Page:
Dave Sather's Money Matters: The man with a plan

By Dave Sather
April 16, 2013 at 4:04 p.m.
Updated April 15, 2013 at 11:16 p.m.

It doesn't take long to see that Marvin Rush is a man with a plan. The founder and chairman of Rush Enterprises actually has many plans.

Knowing this, I thought it would be beneficial for my Texas Lutheran University students to spend time with the Texas native.

One of the first things Rush shared was his five major goals. He wanted to own a GM dealership, a Cadillac dealership, a bank, and he wanted to do $1 billion a year in revenues and take a company public.

As he shared those goals with my TLU students, Rush had their attention.

Indeed, these were lofty goals. However, what is truly amazing is that these goals were set at age 20 - in 1958.

Furthermore, he has accomplished every one of those goals.

In the process, Rush Enterprises, headquartered in New Braunfels, has become the largest medium and heavy-duty truck dealer in the world. The firm is considered the premier service solutions provider in the commercial vehicle industry.

Furthermore, Rush is the first person ever to take a motor vehicle dealership public, and despite the well-chronicled disaster in the auto business in 2008 and 2009, Rush Enterprises remained highly profitable.

Rush has always been a goal setter, telling his audience that if you don't set goals, you have nothing to reach for. Additionally, he has never shied away from work.

Rush's first job began at age 6 when he swept out the bus station in inner city Houston. By age 10, a young entrepreneur was created when Rush bought three soda vending machines. One venture led to another, and at age 14, Rush started a business to repair, sell and finance TVs. Two years later, Rush was selling and financing used cars at his own dealership - at age 16.

In hindsight, there are plenty of successes highlighting progress in his life.

Rush is the first to call attention to his mistakes. One of his biggest mistakes was not taking a bigger interest in accounting. He learned the hard way when a controller of his had been embezzling, leaving Rush on the verge of bankruptcy. As Rush shared this, he told my students, "I did the only thing I could do - I put my head down and got to work. It took 18-hour days, seven days a week for months to reconcile our financials, but I learned accounting."

As Rush is apt to quickly get bored, he was presented with an opportunity to buy a string of tire shops. He bought them in 1980, and the economy soon entered a significant recession. Worse yet, Rush had borrowed as much as possible to finance the acquisition. When the economy sank, revenues plunged and banks would not lend additional funds.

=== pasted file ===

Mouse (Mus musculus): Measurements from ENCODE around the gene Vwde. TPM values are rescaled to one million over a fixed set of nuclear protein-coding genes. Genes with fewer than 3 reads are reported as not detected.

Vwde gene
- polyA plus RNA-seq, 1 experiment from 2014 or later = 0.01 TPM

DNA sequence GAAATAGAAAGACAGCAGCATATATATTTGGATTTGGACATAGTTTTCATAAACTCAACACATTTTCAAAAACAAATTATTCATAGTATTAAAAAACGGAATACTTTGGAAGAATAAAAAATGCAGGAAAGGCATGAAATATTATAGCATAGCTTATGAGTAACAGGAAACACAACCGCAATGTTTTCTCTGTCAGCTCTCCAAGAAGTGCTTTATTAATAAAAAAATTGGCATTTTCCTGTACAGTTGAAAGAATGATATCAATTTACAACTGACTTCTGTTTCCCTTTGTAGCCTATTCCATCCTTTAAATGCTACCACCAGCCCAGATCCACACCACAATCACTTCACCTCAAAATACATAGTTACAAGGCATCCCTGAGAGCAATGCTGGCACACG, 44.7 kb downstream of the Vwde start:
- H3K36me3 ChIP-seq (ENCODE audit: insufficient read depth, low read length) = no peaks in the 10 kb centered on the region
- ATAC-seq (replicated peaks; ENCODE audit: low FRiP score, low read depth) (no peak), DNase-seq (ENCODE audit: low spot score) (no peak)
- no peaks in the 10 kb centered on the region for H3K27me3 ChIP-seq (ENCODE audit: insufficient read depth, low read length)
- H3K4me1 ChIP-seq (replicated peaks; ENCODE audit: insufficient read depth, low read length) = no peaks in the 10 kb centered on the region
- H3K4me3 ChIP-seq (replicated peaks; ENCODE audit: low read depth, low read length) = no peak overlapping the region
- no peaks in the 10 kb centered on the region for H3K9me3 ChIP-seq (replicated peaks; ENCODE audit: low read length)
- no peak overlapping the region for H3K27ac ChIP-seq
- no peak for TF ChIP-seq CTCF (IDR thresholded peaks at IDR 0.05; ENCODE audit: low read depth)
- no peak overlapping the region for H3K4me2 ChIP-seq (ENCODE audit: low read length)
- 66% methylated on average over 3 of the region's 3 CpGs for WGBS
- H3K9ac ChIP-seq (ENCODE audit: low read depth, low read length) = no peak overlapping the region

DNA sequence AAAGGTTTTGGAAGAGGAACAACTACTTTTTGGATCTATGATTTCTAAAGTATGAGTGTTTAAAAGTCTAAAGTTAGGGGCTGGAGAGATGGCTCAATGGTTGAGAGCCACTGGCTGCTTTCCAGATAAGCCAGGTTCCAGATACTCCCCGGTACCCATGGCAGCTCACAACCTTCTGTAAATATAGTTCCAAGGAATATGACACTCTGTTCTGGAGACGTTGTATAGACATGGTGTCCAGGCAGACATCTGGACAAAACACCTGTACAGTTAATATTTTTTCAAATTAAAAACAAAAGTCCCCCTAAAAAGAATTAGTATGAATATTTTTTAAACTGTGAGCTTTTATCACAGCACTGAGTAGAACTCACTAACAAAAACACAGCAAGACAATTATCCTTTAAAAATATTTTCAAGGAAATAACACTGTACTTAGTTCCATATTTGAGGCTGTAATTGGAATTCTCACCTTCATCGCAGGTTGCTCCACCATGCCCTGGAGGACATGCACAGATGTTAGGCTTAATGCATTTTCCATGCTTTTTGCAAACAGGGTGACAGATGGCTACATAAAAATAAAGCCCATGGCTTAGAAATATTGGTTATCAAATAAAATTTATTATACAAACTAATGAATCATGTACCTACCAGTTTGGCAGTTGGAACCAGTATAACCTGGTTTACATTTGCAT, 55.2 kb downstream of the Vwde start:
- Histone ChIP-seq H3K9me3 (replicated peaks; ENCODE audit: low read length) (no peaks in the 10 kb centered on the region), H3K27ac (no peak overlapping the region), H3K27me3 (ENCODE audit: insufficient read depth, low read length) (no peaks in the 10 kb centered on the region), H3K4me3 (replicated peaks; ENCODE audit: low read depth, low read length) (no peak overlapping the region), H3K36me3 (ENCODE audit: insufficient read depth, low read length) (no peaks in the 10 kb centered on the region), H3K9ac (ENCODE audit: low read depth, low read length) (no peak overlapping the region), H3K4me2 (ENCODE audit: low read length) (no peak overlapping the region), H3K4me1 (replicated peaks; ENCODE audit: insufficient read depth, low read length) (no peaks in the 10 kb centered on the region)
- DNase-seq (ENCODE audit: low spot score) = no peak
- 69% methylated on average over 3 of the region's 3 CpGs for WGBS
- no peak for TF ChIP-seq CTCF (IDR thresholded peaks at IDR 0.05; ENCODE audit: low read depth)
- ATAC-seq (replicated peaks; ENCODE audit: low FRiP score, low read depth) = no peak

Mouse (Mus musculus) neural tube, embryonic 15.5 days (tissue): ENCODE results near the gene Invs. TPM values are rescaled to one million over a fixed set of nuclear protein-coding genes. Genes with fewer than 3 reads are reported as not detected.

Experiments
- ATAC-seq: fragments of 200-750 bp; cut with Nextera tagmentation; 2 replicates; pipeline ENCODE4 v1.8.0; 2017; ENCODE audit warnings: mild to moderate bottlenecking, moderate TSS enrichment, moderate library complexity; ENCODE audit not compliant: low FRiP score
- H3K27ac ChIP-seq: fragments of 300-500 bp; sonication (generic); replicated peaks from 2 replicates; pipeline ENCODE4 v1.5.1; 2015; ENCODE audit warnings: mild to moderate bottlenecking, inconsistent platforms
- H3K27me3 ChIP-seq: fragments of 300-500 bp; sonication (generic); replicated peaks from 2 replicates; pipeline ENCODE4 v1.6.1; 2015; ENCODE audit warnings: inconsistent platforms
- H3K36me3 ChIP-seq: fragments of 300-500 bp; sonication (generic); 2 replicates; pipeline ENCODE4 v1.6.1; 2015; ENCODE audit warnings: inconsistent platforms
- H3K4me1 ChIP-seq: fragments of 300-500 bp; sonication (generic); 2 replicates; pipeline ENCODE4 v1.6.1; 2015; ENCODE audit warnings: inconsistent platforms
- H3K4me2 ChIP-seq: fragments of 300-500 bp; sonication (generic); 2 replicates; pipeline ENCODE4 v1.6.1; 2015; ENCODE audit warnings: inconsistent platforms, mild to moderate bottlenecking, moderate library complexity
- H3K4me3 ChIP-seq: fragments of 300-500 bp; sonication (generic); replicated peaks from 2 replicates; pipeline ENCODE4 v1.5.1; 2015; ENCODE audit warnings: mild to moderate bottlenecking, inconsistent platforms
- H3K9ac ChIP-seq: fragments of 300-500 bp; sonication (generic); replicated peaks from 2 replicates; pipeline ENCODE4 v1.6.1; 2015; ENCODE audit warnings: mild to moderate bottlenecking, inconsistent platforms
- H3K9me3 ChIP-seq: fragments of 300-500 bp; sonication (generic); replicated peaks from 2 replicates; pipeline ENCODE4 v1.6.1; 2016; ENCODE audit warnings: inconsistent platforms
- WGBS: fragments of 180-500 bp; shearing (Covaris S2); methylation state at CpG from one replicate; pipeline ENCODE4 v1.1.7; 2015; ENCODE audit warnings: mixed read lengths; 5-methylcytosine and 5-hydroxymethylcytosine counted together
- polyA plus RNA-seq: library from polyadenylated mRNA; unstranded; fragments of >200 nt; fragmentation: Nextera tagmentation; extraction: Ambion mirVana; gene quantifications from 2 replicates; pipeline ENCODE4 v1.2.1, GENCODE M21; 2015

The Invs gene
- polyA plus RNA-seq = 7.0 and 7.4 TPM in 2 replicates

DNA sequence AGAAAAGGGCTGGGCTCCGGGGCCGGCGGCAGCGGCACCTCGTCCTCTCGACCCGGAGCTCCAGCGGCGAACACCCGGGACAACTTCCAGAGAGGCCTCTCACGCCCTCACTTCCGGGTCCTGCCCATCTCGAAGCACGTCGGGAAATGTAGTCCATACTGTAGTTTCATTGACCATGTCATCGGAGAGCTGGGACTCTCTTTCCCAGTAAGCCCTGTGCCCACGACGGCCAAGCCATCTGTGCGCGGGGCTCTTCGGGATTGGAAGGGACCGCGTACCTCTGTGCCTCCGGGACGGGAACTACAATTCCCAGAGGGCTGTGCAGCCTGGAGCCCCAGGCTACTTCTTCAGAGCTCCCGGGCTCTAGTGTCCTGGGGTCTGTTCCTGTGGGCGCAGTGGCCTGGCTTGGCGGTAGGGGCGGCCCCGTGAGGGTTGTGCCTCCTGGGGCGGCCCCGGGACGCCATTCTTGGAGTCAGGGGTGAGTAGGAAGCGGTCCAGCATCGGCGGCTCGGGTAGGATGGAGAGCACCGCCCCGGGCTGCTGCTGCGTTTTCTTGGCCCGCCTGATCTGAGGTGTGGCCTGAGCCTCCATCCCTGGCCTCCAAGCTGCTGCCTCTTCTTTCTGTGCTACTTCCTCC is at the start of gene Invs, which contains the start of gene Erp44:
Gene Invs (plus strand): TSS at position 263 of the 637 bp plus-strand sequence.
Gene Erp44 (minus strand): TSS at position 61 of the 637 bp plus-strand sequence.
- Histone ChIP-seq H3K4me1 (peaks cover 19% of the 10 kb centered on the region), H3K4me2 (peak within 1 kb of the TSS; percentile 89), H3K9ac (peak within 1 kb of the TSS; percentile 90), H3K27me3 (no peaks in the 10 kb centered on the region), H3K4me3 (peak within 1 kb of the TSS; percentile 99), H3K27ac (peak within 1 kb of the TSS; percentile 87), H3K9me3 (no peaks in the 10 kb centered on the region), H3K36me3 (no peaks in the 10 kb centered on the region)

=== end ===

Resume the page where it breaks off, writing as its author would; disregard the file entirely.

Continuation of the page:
Rush had to dump the tire stores. Although he avoided bankruptcy, he was a broke man.

Rush admitted he was mad at the world for 10 years after this, but he fully repaid his creditors and finally realized he had no one to blame but himself.

Rush then told the audience, "You will make mistakes, but mistakes won't kill you if you are not over-leveraged."

If you ask Rush why he has been successful, he will tell you it is because of his people. His father told him to hire great people, give them ownership, and if you make money, make sure your people make money, too.

These strategies appear to resonate with his staff as average employee tenure is 27 years.

Rush also tells his people "No matter what their position, they need to enjoy what they do - so make sure you're having fun."

Today, nearing age 75, Rush is on the prowl for more acquisitions, saying you have to look at many deals to find the one you want. Since he has blown through all of his goals set in 1958, he has a new goal - to make $5 billion in revenues by 2015 - a 60 percent increase over last year's record figure.

I certainly wouldn't bet against the man.

Not surprisingly, the highly independent entrepreneur said he never plans to retire.

As Rush concluded his lecture, I was impressed with his long-term vision and desire to think about and create opportunities. If anything, it was quite obvious that as long as Rush is around capitalism and the American Dream, they are alive and well.

Dave Sather is a Victoria certified financial planner and owner of Sather Financial Group. His column, Money Matters, publishes every other Wednesday.



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